When two Swedish treasure hunters searched for champagne in shipwrecks, they came across something unusual, something they had never seen before. Our correspondent in Stockholm has more.
When two Swedish treasure hunters went out in June this year searching for ancient bottles of champagne in shipwrecks in the Baltic Sea, they found more than they’d bargained for.
Dennis Åsberg and Peter Lindberg didn’t find any champagne, they found something else.
A huge disc-shaped object showed up in their sonar pictures 197 feet in diameter, as big as a jumbo jet.
[Peter Lindberg, Ocean Explorer]:
“I magnified it, looked at it and realized that this is very unusual, in my years as a treasure hunter I have many hours in front of the sonar, I’ve never seen anything like it.”
On the sonar it looked like a point of impact, as though something had hit the ocean floor, continuing 4000 feet, creating a track before it came to a halt. It had dug into the sea bed making a sand bar on its right side.
The object is about 275 feet deep, the Baltic sea floor is dead with no underwater currents to create such sandbars.
Recently another object was found about 500 feet from the mysterious disc.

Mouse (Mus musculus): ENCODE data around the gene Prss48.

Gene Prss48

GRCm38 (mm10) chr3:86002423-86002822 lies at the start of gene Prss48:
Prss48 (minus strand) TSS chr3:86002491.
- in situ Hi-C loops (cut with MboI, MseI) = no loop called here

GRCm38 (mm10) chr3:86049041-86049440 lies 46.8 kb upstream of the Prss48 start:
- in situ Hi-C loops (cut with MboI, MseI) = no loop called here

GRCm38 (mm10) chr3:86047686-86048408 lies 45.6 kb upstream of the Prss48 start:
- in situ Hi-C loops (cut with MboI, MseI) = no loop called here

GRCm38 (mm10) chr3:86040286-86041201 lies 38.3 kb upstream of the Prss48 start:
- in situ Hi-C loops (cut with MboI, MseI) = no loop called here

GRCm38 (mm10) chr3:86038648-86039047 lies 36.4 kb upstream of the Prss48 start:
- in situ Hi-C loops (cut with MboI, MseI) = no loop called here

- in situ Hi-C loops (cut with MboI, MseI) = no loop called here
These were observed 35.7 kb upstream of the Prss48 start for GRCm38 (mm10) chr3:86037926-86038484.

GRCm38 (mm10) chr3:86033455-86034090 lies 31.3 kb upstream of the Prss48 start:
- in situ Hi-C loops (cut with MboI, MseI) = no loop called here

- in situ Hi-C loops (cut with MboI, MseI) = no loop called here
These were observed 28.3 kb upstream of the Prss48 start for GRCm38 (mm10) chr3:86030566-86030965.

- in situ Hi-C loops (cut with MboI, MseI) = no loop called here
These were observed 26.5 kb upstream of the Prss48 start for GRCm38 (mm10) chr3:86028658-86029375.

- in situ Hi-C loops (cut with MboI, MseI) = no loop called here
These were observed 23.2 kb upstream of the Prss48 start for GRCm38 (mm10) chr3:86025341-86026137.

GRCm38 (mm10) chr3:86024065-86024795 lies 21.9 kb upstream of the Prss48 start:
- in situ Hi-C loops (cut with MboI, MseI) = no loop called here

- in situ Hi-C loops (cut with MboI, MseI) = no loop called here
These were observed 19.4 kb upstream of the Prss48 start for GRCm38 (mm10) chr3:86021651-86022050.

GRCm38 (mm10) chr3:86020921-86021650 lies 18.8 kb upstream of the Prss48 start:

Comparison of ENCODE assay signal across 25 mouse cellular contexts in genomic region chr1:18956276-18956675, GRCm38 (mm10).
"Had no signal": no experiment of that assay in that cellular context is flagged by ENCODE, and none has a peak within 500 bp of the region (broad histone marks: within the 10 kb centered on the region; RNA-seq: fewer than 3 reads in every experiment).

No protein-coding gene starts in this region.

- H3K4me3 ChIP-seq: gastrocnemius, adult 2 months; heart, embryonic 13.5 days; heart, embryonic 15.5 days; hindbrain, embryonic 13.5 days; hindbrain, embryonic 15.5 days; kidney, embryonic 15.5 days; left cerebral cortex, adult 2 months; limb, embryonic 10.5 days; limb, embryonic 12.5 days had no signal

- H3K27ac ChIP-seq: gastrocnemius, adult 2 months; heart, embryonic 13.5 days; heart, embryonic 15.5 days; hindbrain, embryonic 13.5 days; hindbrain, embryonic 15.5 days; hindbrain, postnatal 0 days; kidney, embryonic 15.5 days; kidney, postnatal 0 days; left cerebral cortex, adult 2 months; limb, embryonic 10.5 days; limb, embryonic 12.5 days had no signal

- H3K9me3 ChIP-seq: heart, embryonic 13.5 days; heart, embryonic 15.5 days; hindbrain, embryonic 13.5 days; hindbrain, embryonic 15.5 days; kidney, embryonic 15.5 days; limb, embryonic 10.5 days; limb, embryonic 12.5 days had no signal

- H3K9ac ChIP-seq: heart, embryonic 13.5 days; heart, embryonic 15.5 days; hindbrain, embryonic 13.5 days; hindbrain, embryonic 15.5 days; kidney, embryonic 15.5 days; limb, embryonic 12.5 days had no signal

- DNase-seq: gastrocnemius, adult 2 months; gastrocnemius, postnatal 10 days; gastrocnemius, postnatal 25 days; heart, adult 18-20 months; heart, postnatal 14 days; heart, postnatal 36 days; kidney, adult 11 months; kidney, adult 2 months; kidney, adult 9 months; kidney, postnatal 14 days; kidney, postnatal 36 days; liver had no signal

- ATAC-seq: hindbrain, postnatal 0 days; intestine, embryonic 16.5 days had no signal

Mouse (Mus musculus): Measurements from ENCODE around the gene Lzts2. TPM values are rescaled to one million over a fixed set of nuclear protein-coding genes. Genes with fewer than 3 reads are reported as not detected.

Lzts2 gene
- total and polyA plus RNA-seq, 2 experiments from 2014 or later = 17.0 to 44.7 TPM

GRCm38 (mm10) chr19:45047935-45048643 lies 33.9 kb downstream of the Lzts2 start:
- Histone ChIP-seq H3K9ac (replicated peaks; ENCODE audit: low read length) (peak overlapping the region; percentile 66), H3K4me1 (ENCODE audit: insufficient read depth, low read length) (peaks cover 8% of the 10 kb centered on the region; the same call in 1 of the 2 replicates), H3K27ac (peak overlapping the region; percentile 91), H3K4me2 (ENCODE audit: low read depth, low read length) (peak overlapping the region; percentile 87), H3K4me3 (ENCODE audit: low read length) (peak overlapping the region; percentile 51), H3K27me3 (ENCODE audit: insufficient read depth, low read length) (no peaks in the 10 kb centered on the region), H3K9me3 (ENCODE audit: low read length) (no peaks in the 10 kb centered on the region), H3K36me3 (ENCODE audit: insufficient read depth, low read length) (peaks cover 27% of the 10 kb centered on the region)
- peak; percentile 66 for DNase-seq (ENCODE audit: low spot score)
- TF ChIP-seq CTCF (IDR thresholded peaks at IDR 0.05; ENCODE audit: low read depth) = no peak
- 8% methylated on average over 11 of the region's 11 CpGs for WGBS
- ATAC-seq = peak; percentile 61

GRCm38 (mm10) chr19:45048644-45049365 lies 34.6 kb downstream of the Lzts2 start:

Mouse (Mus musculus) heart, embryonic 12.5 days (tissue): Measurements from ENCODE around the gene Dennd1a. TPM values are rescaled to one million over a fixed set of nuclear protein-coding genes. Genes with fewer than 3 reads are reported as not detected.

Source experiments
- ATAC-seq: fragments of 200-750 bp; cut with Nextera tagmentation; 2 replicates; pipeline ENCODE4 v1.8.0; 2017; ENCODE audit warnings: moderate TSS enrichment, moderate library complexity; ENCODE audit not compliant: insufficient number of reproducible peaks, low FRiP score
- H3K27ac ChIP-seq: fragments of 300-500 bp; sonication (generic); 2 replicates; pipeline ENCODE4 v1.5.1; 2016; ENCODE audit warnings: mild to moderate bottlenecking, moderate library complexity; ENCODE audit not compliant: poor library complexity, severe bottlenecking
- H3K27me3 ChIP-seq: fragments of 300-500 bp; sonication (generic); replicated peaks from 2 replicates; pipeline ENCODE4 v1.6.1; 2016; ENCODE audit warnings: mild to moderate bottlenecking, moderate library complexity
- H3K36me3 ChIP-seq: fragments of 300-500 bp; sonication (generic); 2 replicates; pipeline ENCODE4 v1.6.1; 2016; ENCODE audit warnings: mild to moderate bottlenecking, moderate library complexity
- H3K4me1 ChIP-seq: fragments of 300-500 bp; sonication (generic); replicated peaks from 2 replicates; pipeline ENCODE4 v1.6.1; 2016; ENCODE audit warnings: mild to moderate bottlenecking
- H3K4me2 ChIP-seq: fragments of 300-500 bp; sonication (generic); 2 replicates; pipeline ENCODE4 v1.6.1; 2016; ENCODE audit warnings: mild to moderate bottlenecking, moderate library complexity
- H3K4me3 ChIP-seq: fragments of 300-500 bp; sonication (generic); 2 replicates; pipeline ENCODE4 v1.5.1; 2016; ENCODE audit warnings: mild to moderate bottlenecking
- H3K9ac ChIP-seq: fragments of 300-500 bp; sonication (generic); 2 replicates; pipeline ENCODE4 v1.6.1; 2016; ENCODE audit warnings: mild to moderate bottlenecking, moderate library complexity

According to Peter this object comes from the same direction as the disc and could be a part of it.
Sonar shows the objects are made of hard material. It could be something like hard concrete, granite or of some kind of metals.
The two explorers have been in contact with many experts around the world and no one can say what it is.
But many speculate on things like a Russian ship from the World Wars, a meteorite or a UFO.
[Dennis Åsberg, The ocean explorer team]:
“We live in a universe that is gigantically big. It’s not impossible that it is so. Well then we have found it, that’s cool, but as I said, I believe more that it would be something that is dumped perhaps a submarine base that the Russians had or something like that”
Dennis says that finding a financier for this project is not as easy as when they search for antique wine bottles or historic artifacts.